n the granting of permission by a competent authority (usually a government agency) to an organization or individual to engage in a practice or activity that would otherwise be illegal. Licensure is usually granted on the basis of education and examination rather than performance. It is usually permanent, but a periodic fee, demonstration of competence, or continuing education may be required. Licensure may be revoked by the granting agency for incompetence, criminal acts, or other reasons stipulated in the statutes or rules governing the specific area of licensure.
licensure, dental,
n the permission to practice dentistry in a specific geopolitical area, granted by a government agency.
licensure, dental hygiene,
n a form of regulation to protect the public from unqualified and unsafe practice. To be granted a license, an individual must state requirements by successfully completing a series of steps, such as graduating from an accredited dental program and passing national and regional exams.

licensure

the granting of a permit to perform acts which, without it, would be illegal. The licensure of veterinarians has traditionally been the responsibility of the state licensing boards, governed by licensing statutes enacted by the state.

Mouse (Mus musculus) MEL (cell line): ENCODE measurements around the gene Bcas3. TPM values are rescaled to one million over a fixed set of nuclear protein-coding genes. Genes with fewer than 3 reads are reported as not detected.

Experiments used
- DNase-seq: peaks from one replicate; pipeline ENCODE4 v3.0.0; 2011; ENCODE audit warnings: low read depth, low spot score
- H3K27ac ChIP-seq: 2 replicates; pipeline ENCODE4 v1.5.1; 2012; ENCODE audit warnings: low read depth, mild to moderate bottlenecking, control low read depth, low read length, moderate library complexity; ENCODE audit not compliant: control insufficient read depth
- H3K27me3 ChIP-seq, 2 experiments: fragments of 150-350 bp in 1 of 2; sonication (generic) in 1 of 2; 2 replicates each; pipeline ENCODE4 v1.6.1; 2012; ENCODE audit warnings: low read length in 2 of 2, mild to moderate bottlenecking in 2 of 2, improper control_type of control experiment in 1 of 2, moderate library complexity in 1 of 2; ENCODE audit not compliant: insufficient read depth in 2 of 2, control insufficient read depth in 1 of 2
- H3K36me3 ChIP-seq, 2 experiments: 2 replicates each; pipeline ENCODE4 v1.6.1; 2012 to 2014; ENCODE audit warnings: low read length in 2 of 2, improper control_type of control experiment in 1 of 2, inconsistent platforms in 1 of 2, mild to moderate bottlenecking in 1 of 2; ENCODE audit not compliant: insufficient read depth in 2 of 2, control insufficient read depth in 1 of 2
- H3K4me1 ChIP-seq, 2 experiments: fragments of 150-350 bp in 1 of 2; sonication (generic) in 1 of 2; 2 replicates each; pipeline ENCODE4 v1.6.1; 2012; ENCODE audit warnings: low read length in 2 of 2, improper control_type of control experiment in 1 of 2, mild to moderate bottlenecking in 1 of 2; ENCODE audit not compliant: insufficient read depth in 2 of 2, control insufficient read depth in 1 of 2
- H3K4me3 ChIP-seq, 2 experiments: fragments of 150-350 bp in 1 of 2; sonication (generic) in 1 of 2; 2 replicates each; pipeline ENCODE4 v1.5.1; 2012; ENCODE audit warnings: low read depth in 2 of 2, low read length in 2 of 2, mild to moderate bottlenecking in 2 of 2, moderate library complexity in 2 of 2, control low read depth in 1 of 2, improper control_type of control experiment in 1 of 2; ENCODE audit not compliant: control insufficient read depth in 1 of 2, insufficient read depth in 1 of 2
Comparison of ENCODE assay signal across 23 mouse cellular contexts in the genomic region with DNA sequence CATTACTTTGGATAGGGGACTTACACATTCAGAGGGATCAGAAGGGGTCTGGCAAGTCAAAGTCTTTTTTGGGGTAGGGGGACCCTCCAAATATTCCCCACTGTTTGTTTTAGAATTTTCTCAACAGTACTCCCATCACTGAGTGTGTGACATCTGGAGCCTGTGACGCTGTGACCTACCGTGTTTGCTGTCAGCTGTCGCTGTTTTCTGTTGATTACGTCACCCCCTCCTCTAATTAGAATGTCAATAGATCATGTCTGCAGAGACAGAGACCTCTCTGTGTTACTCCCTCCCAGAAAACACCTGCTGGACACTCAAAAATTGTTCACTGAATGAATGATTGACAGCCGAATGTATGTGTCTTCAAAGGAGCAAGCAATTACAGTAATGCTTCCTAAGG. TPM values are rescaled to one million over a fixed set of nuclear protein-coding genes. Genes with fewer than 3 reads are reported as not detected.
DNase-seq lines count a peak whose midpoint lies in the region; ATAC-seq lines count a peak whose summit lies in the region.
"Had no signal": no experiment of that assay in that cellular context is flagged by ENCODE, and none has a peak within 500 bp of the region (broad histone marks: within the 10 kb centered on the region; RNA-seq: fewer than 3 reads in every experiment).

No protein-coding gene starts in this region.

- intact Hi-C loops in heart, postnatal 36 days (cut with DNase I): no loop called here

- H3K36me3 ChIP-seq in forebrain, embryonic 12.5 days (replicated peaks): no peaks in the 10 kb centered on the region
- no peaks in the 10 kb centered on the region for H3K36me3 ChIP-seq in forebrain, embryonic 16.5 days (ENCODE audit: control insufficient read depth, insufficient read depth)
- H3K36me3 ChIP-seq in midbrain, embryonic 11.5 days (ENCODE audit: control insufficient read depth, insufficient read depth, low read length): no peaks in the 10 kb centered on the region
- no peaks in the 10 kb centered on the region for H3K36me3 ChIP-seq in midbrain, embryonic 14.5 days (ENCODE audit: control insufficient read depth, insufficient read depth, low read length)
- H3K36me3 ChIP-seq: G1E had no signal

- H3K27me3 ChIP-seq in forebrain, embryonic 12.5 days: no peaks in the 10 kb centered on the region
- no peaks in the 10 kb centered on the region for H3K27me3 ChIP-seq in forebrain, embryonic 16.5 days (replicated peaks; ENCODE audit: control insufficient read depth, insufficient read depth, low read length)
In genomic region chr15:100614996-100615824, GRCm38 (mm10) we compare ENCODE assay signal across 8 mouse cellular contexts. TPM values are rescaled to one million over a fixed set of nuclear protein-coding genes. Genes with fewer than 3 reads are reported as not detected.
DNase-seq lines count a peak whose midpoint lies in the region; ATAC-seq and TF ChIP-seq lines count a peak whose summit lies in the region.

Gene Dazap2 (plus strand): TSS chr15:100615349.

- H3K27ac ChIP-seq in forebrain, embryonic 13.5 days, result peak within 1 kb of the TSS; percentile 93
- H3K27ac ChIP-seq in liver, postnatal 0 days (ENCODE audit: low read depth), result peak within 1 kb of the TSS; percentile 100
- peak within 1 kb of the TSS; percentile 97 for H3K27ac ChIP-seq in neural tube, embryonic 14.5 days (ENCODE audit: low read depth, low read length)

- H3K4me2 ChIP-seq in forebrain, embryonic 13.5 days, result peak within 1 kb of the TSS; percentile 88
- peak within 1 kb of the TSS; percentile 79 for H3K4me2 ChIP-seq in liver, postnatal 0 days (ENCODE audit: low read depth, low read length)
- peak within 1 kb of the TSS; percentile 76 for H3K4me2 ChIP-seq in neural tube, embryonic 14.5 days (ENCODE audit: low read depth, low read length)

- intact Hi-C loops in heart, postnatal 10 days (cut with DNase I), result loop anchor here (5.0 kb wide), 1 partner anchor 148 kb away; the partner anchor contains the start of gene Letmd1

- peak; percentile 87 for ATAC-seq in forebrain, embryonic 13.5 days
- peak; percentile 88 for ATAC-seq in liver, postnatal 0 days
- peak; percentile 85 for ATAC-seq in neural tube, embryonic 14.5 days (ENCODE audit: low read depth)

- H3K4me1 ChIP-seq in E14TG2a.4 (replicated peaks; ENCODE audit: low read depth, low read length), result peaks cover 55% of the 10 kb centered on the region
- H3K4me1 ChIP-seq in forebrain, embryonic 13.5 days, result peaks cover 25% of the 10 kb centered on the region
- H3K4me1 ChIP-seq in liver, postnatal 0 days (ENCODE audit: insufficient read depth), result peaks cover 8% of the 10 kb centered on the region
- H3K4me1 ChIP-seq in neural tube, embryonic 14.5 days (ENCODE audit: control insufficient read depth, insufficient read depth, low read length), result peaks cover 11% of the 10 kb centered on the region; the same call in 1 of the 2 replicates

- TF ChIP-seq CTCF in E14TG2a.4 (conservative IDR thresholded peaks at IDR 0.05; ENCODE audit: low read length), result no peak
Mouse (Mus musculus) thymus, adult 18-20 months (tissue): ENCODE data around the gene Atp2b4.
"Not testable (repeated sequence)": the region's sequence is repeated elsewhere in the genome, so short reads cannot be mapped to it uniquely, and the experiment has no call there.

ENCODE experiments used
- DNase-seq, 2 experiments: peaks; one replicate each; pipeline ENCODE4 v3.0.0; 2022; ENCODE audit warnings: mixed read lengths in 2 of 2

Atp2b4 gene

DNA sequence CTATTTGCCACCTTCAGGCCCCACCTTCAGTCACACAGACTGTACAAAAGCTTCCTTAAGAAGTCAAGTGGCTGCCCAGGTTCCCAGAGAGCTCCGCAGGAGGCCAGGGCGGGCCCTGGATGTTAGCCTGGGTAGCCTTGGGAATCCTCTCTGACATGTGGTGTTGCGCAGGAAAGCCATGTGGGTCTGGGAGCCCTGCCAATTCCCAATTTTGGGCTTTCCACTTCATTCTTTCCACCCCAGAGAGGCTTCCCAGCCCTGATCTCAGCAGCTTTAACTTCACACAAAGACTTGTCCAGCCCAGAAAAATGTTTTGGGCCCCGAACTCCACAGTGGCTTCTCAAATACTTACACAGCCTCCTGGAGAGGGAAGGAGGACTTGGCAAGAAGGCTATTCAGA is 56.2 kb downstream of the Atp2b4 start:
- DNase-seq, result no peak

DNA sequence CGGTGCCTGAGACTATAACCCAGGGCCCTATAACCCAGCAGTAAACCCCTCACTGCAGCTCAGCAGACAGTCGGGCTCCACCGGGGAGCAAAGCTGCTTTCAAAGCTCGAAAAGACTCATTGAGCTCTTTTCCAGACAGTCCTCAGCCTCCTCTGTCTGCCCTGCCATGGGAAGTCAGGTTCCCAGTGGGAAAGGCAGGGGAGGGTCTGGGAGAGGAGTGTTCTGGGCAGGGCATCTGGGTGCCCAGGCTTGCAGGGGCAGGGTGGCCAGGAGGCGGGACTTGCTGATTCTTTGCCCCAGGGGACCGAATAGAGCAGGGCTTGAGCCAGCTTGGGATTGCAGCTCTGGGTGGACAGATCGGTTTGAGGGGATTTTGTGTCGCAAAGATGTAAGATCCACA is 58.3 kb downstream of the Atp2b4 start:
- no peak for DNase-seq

individual licensure
the granting of a legal permit that is personal and cannot be transferred to another. The individual seeking the licensure must meet standards for practice as established by the state licensing statutes. In most instances the initial license is granted upon successful completion of an examination administered by the state examining board of the specific profession or vocation, and annual re-registration is required to maintain the license.
institutional licensure
licensure of an agency providing a particular service to the public. In veterinary services this is usually limited to organizations that provide animal welfare services or which are teaching institutions.
References in periodicals archive ?
Under the legislation, physicians designate a member state as the state of principal licensure and select the other states they wish to gain licenses within.
The development of the Interstate Medical Licensure Compact is an important step in improving physician portability and in increasing access to healthcare for citizens in Illinois and throughout the nation, said Dr.